It's Time to Reconsider a Broadcast Advertising Campaign
I don't buy either of these two arguments. Marketing works and dollars spent are additive. In 1979, AT&T decided that long-distance advertising should no longer be handled by each of the 21 individual operating companies. In a wildly unpopular move (ad managers throughout the Bell System saw their three-martini lunches and football tickets disappear), AT&T brought all long-distance advertising into headquarters so that users all over the country would hear a single message as part of a coordinated marketing effort. As a result, long-distance revenues went up dramatically.
Ken Clark, in a recent YP Talk piece, decried the fact that Yellow Pages was not mentioned in an article that discussed every other major media. I think we all agree that it is incredibly frustrating when people who are writing about the media leave Yellow Pages out. Too many people who should know better just don't think of the Yellow Pages as a medium.
As Ken wrote, "Yellow Pages is currently a faceless media with brands that do little to stir anyone's passion. We don't have a pubic image that excites our users, the media and even potential advertisers."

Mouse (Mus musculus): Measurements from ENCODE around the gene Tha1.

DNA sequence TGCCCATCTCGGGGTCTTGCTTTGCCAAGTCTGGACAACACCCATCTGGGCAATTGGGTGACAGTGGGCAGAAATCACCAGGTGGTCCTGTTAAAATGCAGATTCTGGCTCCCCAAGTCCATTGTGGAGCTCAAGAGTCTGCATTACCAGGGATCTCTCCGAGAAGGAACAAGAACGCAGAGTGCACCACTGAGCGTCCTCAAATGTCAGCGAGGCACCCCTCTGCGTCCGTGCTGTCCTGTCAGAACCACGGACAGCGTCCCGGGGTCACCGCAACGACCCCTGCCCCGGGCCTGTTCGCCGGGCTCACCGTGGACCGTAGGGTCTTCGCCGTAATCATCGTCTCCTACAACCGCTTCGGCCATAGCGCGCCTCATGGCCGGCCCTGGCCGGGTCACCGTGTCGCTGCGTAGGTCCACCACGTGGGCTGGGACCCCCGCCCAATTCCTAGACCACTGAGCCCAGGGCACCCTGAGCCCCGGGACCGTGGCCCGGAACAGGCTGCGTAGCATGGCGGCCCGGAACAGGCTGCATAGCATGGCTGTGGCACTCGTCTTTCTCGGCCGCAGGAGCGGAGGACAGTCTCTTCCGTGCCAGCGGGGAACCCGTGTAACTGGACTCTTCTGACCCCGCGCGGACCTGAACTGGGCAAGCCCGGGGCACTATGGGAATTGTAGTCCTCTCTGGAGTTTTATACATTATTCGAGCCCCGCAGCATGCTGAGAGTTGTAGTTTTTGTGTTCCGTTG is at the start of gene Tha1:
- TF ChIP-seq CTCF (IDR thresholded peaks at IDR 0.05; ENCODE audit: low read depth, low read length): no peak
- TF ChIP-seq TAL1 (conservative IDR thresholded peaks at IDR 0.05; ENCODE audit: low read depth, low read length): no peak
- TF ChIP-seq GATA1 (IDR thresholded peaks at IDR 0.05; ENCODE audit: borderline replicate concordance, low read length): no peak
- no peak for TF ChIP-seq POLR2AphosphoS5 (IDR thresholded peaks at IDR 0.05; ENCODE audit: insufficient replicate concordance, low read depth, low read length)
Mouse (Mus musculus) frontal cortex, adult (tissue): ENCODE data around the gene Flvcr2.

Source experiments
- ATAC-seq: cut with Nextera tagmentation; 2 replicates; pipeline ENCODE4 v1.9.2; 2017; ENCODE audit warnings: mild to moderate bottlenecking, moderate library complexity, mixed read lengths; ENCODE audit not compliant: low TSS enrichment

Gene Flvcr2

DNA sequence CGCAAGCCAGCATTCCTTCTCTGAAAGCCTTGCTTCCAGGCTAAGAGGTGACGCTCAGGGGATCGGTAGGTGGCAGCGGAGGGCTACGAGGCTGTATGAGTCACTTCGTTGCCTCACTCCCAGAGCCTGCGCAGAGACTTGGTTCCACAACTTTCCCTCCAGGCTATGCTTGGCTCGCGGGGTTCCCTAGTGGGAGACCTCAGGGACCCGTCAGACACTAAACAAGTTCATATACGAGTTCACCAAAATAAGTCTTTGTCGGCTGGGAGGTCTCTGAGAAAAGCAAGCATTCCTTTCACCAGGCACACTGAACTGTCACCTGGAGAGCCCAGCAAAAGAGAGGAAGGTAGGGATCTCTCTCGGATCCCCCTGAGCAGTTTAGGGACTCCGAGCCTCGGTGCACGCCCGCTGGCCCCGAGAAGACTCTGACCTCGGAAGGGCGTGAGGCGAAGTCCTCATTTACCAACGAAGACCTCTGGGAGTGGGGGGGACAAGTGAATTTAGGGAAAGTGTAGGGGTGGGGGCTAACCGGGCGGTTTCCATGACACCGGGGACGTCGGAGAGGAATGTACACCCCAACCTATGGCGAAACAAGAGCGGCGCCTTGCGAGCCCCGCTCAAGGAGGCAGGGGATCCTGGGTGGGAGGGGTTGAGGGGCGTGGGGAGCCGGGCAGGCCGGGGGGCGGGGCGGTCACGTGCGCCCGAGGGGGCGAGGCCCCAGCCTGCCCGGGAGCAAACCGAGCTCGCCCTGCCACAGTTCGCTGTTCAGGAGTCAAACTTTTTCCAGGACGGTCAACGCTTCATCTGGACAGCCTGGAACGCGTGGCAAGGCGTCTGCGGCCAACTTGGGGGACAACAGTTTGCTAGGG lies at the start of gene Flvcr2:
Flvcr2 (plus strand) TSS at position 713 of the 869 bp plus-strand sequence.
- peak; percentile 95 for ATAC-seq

The YPA does an outstanding job with its public relations budget as exemplified by Neg Norton's memo today about feature articles in important vertical publications, but this is just not enough. The industry needs a broadcast advertising campaign, aimed primarily at the advertising community to support our sales people. Yellow Pages has a tremendous ROI story to tell both in print and electronic. Advertisers need to get this message not just from the person coming in selling an ad, but also from the broadcast media.
Major obstacles to implementing an ad campaign include the need for a near-unanimous agreement by the major publishers to spend money; the sour taste left by the Jon Lovitz/Get An Idea fiasco; the lack of an existing advertising plan that people can buy off on; and the fact that the individual publishers each believe they can serve their own interests better than trade organizations can.
Ken Clark showed how Lyle Wolf is advertising Yellow Pages in China. With all due respect to my friend Lyle, I can't think of anyone more associated with yellow than Lance Armstrong. Imagine if he were riding for the Yellow Pages team instead of the Discovery team!
Stephanie Hobbs, vice president of marketing for the YPA, told me that they have approached the Lance Armstrong Foundation several times to enter into a partnership with the YPA, but to date they have been unresponsive. I'd settle for a walking fingers logo on his shirt, but it would be even better if Lance would tell the world that he uses Yellow Pages.
I know this is an uphill battle, but let me make it clear that I am not suggesting that we do a consumer advertising campaign, but rather one aimed specifically at advertisers, the investment community and other media. Corporate budgets are being determined now. In fact, it may already be too late for 2006. But we have to start somewhere and I hope our industry leaders can convince their boards that there is tremendous upside with a coordinated advertising campaign.